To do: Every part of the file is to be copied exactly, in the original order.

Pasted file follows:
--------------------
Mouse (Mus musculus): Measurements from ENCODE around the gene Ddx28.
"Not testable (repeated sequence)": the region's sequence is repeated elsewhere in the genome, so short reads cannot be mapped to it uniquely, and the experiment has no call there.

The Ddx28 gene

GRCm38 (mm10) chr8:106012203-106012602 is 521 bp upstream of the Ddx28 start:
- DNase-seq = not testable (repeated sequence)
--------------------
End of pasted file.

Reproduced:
Mouse (Mus musculus): Measurements from ENCODE around the gene Ddx28.
"Not testable (repeated sequence)": the region's sequence is repeated elsewhere in the genome, so short reads cannot be mapped to it uniquely, and the experiment has no call there.

The Ddx28 gene

GRCm38 (mm10) chr8:106012203-106012602 is 521 bp upstream of the Ddx28 start:
- DNase-seq = not testable (repeated sequence)